Update on Vail

You’ve probably heard that we’re hosting our Offshore Investment Summit in Uruguay this week. On Monday, Jeff flew over there to speak about the state of the dollar: why its strength is temporary and what we can do to protect ourselves from its coming fall. Since he’s giving presentations and touring the country with the conference’s 80-plus attendees, he asked me to help out with the weekly update.

I want to take this opportunity to discuss our spring-related option that’s expiring in April: the Vail Resorts (NYSE: MTN) $87.50 puts.

This season, we took nice triple-digit profits in Vail, our leading ski-resort operator, during its fall/winter uptick. But, as you may recall, we found another seasonal trend in Vail: After the winter excitement is priced into the shares, Vail has a history of receding ahead of spring. So we jumped back into Vail, but this time we did it with a put option to take advantage of the upcoming sell-off.

This morning, Vail announced earnings before the market opened. It reported a 21% jump in earnings for the quarter, beating expectations and sending the stock surging about 10% as a result. Since we have a put option, this has sent our position underwater.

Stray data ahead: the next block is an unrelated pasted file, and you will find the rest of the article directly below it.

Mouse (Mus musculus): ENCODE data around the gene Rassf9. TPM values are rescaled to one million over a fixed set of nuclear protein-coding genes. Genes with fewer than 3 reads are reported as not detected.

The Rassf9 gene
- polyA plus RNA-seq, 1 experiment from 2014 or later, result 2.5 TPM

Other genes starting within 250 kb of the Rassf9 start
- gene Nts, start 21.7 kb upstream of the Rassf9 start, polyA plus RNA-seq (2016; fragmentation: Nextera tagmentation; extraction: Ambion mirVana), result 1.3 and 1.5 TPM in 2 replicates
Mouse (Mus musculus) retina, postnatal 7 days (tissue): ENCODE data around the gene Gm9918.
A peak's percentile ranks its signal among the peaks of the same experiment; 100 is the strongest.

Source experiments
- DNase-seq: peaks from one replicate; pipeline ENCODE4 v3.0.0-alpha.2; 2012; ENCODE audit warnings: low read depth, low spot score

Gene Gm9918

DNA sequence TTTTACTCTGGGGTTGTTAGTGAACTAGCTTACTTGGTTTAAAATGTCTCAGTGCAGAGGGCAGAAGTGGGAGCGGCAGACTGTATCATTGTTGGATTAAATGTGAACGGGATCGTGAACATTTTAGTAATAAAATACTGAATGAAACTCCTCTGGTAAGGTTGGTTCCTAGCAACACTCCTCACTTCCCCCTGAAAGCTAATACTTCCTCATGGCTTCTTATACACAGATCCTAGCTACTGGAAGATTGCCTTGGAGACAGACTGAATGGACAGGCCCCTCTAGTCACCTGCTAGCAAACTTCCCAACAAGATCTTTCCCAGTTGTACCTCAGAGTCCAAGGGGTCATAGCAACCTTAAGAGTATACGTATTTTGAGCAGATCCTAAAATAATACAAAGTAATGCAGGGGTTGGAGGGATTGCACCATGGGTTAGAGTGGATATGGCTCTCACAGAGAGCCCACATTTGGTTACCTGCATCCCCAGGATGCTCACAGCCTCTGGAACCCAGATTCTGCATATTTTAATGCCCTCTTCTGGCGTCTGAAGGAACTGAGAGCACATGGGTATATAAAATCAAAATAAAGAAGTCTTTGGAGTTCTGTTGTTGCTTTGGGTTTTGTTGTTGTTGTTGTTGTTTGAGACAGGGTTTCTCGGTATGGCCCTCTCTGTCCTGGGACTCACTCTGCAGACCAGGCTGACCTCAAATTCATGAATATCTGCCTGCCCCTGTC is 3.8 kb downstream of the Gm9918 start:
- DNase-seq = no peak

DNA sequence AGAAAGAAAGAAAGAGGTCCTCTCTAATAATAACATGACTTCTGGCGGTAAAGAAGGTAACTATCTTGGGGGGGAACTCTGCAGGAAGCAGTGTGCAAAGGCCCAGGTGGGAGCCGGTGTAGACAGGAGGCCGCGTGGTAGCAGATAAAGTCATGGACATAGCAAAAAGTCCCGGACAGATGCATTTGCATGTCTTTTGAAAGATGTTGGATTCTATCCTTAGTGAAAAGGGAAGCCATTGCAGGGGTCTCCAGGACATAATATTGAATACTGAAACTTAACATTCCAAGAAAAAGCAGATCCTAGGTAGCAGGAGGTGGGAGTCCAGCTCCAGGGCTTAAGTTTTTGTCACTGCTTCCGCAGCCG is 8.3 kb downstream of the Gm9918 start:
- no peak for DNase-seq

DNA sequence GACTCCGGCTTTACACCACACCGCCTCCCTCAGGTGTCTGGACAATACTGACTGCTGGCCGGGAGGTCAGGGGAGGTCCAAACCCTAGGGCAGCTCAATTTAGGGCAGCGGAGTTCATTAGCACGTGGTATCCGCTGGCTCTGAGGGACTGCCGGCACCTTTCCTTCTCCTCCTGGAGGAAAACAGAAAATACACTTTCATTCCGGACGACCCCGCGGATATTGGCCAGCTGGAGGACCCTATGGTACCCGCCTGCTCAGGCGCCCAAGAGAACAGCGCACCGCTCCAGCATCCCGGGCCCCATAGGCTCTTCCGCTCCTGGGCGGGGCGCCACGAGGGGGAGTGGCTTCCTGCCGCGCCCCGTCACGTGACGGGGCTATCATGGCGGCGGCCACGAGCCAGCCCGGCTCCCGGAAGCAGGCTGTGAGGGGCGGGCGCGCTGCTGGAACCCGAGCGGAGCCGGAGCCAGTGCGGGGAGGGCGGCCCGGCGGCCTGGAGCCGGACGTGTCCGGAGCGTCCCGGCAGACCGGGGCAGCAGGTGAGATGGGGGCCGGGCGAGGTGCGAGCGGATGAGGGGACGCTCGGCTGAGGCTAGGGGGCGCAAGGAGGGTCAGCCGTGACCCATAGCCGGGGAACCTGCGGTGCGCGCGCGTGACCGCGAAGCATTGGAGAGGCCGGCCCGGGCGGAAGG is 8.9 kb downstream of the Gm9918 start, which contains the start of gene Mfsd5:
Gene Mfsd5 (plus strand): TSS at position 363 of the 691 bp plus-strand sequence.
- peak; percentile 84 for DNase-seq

However, there are some crucial caveats, which Jeff pointed out to me in an email this morning:

First, Vail’s big earnings pop was largely a result of the acquisition it made last fall in grabbing a ski resort it has been fighting to own for years. Analysts, Jeff is convinced, had no way to fully project the company’s earnings stream since they’d never seen the impacts of this acquired resort’s operations. Jeff thinks the analysts simply under anticipated the results, which lead to what is ostensibly an “earnings beat,” but what in reality is just a bad case of estimating.

Second, Vail narrowed the high end of its guidance range, which tells you things are not as exciting as Vail once anticipated. Moreover, Vail reported fewer skiers at its parks — though it made up for that by raising ticket prices, along with spending on ski schools and dining, which helped boost revenue.
If investors begin to digest these facts, Vail’s shares should begin to tail off and follow its weather-related seasonal pattern. Jeff, of course, will monitor the trade, and if we don’t get a drop soon, we will exit before the April 17 expiration date to preserve some of our capital.

Well, that’s all for now. You can take a look at the rest of the portfolio here. Jeff will be back with your weekly dispatch next Thursday, unless, of course, something happens that requires our action.

There’s a silver lining in every cloud,


Chris Orr
Certified Consulting Meteorologist